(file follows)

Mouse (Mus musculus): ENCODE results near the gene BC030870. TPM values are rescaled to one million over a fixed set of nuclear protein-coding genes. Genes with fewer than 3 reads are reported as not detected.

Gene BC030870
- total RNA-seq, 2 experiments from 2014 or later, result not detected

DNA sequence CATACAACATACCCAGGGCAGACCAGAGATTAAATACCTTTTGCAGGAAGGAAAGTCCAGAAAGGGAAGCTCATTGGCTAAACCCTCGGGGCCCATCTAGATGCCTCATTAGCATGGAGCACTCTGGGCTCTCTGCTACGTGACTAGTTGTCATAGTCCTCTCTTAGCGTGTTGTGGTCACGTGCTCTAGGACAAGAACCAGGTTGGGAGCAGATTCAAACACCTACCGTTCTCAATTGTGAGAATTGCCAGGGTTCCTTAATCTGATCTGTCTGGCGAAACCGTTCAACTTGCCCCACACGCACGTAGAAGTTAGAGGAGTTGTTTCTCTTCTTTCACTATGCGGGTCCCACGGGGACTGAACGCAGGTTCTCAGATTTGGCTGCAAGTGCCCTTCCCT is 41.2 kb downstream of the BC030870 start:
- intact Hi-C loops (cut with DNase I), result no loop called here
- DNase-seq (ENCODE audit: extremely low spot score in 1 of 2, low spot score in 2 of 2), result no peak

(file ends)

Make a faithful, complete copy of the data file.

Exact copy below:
Mouse (Mus musculus): ENCODE results near the gene BC030870. TPM values are rescaled to one million over a fixed set of nuclear protein-coding genes. Genes with fewer than 3 reads are reported as not detected.

Gene BC030870
- total RNA-seq, 2 experiments from 2014 or later, result not detected

DNA sequence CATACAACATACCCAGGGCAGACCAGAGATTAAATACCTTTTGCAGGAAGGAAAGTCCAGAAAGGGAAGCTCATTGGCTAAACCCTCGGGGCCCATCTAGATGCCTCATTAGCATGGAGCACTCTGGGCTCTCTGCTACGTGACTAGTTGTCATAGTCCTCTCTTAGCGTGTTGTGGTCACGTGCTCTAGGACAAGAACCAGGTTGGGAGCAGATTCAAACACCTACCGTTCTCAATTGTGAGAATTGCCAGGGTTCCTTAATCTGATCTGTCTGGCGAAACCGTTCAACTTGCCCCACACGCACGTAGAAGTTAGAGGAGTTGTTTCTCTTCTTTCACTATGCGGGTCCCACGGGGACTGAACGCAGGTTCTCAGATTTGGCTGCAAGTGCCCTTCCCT is 41.2 kb downstream of the BC030870 start:
- intact Hi-C loops (cut with DNase I), result no loop called here
- DNase-seq (ENCODE audit: extremely low spot score in 1 of 2, low spot score in 2 of 2), result no peak